It’s pretty obvious that there’s an element of jealousy by all of these Black women attacking Douglas. Gymnastics is considered a “White” sport in America. Douglas is the first Black American woman to win the prized Olympic Gold Medal as the best overall female gymnast, and she’s one of only two Black women ever to make the U.S. Olympic Gymnastics Team. Her mother sent her away to predominantly White Iowa to train for years on end. And I think the Black women criticizing her resent this. They won’t openly admit it, but they think this makes her too White–her hard work, her polish, and other characteristics that are sadly viewed as “unhip” in Black American culture today. Ditto for the fact that she speaks English without a Black or Ebonics accent. We’ve seen this before. All of this clearly bothers a certain portion of Black America. It has to. Because her hair isn’t the problem here and shouldn’t be. It’s not like she’s walking around with an Afro, and so what if she were? Black women have a certain texture of hair and there’s no reason they cannot display it the way they want, including pulled back with bobby pins and clips in a pony tail or a loose bun, as with Douglas’ coiffure. You don’t see White people attacking Douglas’ hair. Just Blacks. And maybe there’s also an element of refusal to give up the mantle of victimhood, instead of embracing the “we are the champions” mentality and pride that is appropriate here. Giving up the perks of victimhood is expensive. Leaving the plantation is tough. Does Douglas’ success and embrace by White America make her “not Black enough”?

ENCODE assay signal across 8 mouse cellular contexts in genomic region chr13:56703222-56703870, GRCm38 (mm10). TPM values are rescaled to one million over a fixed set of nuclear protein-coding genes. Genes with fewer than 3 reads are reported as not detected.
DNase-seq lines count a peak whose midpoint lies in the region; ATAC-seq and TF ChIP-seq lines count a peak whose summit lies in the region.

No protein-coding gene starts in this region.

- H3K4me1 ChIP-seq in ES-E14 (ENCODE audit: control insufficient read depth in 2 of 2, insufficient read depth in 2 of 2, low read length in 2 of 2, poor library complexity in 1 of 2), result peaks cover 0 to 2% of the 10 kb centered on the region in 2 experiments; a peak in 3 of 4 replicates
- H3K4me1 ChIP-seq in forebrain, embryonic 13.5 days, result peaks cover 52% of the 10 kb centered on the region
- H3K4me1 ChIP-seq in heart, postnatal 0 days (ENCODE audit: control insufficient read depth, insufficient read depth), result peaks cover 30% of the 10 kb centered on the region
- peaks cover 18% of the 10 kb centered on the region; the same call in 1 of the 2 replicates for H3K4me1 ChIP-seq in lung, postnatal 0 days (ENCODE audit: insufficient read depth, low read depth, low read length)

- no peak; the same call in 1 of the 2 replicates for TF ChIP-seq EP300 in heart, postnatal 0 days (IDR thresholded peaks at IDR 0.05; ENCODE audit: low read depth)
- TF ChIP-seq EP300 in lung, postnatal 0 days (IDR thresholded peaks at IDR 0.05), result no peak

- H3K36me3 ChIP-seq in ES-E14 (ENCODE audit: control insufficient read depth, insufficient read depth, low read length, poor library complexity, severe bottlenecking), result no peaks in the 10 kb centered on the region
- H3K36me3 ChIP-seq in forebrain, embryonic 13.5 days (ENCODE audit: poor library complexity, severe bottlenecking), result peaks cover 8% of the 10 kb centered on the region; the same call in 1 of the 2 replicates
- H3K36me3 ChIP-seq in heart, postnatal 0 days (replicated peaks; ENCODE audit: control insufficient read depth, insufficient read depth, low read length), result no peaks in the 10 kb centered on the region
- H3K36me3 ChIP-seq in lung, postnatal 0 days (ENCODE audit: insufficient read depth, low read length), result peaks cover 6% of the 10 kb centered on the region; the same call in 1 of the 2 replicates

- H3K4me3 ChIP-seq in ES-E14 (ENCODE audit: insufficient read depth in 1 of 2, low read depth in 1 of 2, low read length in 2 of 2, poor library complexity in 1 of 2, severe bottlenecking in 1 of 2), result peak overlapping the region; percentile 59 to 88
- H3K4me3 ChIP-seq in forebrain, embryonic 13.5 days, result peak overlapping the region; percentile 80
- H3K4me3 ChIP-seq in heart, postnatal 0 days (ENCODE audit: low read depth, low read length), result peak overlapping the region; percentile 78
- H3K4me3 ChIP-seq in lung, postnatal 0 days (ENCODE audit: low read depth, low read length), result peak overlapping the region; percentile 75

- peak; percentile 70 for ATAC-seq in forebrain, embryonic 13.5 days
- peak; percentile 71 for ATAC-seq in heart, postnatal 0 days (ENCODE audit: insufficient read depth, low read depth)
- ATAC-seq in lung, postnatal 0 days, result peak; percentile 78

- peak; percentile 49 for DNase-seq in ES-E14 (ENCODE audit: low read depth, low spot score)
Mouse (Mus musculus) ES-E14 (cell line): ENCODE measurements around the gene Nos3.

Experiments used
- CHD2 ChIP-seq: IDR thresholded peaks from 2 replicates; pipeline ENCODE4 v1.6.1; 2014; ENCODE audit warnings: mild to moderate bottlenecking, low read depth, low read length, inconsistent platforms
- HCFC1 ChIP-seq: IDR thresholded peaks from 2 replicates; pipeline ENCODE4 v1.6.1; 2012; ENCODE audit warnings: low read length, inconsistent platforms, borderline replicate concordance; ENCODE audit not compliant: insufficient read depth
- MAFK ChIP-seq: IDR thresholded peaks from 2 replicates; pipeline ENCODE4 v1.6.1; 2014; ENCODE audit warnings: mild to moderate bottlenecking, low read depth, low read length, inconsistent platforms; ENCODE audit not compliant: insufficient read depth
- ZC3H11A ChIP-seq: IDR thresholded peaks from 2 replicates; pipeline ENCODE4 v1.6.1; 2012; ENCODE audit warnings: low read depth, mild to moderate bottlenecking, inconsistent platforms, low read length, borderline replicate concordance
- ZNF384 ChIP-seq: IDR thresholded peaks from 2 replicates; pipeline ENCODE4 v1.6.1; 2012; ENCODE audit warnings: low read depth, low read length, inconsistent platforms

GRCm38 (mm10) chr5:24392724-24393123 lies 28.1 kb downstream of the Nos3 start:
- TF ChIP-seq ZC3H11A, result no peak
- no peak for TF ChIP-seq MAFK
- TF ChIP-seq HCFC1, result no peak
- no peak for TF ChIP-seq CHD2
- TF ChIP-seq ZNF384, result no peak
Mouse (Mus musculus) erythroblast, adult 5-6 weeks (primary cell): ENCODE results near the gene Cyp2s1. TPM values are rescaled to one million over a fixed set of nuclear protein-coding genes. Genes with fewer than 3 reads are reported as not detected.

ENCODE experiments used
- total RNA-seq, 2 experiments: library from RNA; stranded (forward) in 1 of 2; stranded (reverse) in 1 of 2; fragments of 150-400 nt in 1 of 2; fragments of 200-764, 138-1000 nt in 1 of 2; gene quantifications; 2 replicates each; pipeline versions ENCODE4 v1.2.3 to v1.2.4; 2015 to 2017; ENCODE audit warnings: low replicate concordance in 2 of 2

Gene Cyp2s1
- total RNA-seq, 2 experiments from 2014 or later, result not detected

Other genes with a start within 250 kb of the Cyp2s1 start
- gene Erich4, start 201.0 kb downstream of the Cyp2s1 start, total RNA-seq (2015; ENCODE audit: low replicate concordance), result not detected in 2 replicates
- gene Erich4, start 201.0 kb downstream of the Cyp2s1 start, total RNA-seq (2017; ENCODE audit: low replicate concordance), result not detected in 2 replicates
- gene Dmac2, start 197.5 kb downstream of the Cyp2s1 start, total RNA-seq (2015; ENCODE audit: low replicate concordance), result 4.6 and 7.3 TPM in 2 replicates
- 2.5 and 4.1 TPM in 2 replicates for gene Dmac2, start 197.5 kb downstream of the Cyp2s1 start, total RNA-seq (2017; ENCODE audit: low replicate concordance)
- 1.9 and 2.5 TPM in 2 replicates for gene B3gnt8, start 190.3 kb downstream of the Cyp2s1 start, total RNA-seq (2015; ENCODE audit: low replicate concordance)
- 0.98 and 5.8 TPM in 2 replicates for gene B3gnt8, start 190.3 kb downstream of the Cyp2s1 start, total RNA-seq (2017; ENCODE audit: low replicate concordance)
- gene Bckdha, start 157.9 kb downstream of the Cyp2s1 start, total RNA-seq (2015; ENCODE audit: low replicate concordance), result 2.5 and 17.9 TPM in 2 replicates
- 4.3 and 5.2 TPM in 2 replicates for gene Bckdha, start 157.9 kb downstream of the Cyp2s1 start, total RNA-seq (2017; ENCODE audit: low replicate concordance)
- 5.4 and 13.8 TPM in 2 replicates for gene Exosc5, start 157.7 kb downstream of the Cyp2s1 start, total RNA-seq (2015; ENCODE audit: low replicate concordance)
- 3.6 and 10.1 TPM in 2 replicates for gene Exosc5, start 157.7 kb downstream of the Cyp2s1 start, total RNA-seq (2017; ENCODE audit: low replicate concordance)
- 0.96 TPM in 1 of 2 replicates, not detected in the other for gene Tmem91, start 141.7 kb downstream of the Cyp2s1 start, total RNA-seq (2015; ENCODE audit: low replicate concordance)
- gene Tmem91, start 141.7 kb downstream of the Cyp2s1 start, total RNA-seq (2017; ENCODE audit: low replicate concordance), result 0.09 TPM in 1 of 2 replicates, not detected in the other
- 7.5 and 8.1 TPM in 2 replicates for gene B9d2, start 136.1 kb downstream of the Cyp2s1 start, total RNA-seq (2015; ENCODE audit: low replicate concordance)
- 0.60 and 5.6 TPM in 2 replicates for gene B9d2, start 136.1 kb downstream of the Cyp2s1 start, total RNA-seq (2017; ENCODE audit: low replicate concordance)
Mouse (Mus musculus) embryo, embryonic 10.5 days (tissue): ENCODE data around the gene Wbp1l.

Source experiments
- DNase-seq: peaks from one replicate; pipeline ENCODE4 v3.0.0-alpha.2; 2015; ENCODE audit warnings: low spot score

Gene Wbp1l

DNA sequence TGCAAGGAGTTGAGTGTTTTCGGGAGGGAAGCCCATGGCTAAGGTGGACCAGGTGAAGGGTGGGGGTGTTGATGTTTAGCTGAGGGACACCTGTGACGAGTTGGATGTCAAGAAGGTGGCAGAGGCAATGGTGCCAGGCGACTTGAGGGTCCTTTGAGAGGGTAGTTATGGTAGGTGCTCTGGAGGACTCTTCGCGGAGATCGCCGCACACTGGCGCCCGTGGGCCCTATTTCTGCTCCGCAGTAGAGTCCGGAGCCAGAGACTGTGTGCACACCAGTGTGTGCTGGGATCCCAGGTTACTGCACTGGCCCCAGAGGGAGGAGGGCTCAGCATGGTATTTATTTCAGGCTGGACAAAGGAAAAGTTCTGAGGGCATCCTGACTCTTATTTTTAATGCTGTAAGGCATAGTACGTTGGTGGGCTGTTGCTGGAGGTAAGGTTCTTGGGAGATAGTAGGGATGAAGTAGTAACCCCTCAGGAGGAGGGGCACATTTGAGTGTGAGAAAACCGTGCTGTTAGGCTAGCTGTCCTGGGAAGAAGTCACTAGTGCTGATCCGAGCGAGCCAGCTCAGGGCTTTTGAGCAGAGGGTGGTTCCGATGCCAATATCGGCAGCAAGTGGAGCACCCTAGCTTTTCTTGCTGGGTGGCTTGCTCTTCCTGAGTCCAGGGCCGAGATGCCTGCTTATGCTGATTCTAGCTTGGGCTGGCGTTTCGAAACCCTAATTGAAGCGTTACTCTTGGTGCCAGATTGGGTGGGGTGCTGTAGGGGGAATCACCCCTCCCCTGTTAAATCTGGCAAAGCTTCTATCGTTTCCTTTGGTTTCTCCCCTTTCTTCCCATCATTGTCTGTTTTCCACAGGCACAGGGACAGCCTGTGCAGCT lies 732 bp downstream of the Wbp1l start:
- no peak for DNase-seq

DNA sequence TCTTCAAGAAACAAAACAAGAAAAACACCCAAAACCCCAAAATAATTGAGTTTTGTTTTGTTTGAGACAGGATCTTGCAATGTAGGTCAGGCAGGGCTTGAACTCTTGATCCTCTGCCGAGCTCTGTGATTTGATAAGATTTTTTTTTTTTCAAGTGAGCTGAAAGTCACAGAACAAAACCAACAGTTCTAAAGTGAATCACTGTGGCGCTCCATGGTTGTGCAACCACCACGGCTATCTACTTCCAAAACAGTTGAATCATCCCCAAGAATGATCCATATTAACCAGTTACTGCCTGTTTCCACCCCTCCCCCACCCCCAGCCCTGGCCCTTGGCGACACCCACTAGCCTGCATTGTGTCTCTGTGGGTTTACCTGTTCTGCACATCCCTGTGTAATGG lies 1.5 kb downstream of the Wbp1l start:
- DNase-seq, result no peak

Frankly, Black women should be applauding Douglas for not spending a zillion years as many Black women do, using scar-inducing hot combs and chemical relaxer to constantly smooth her hair. If you’ve seen “Good Hair,” the Chris Rock documentary on this (read my review), or lived amidst Black America (as I do), you know what I mean. It’s a form of slavery to their hair they voluntarily put upon themselves to look more like the White women that they hate. And now they attack Gabby Douglas because, instead of having paid thousands of dollars and spent many hours of time on expensive hair extensions, weaves, and straightening techniques, she spent that money on gymnastics coaches and that time in the gym and on the balance beam.
Many estimates say that up to a third of Twitter users are Black. And that’s probably true, since Black topics and hashtags frequently ascend Twitter’s trending topics. How sad that a good portion of that third is filled with Black racism against a talented Black American woman of whom we should all be proud, regardless of race.
The next time Black America throws around the racism word, remind them what they said about Gabby Douglas’ coif, while we were proud of her.
Tags: Black racism, Black self-hatred, Black women, Gabby Douglas, Gabby Douglas hair, ghetto, London Olympic Games, London Olympics, Not Black Enough, Olympics, plantation, ratch, ratchet, self-hating Black women, too White, Twitter